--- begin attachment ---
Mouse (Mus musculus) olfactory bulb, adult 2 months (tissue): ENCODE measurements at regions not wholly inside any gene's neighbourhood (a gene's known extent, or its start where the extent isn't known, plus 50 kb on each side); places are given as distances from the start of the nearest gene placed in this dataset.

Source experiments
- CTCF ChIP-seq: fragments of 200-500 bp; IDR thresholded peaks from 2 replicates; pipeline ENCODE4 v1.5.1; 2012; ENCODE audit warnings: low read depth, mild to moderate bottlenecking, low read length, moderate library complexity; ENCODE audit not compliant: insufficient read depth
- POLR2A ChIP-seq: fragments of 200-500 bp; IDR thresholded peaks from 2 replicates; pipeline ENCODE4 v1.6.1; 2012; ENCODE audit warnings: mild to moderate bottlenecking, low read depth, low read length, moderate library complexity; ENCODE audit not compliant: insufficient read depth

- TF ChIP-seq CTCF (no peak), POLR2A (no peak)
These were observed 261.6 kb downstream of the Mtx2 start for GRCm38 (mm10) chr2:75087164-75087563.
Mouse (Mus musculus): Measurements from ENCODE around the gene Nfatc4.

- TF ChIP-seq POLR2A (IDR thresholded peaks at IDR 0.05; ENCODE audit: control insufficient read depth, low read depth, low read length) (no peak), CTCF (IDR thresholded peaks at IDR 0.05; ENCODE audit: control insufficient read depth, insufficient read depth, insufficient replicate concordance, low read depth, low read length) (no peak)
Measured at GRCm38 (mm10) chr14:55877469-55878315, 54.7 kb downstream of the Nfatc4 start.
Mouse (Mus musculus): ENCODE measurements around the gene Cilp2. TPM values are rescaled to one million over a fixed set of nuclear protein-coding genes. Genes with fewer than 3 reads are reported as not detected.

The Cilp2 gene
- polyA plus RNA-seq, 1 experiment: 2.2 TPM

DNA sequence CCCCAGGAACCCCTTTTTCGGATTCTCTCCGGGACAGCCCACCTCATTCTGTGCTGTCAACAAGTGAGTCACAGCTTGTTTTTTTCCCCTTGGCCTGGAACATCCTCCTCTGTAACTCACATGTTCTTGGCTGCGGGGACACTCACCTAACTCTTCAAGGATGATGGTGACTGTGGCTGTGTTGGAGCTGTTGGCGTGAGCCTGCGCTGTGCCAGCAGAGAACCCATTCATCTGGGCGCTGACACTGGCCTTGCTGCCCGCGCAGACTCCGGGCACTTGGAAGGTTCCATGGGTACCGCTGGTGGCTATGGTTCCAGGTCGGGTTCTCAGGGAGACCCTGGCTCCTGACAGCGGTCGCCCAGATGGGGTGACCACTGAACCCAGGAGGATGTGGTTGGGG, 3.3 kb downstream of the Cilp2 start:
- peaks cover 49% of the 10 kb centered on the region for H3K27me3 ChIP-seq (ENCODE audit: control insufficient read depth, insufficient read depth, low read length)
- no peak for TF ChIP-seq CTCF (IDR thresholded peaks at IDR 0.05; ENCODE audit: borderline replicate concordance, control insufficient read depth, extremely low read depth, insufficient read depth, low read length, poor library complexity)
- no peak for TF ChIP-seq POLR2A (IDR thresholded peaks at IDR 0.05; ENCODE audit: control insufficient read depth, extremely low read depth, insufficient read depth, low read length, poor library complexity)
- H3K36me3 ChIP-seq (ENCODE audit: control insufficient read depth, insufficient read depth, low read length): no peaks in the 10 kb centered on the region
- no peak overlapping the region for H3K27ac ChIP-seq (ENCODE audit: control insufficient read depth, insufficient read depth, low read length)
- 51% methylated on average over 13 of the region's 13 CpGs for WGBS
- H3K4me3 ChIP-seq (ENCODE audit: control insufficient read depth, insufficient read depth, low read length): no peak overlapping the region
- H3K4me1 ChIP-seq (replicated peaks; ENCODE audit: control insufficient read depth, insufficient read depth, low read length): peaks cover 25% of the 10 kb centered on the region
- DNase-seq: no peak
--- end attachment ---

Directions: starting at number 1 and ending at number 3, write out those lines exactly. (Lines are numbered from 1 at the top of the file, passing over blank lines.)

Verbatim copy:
Mouse (Mus musculus) olfactory bulb, adult 2 months (tissue): ENCODE measurements at regions not wholly inside any gene's neighbourhood (a gene's known extent, or its start where the extent isn't known, plus 50 kb on each side); places are given as distances from the start of the nearest gene placed in this dataset.

Source experiments
- CTCF ChIP-seq: fragments of 200-500 bp; IDR thresholded peaks from 2 replicates; pipeline ENCODE4 v1.5.1; 2012; ENCODE audit warnings: low read depth, mild to moderate bottlenecking, low read length, moderate library complexity; ENCODE audit not compliant: insufficient read depth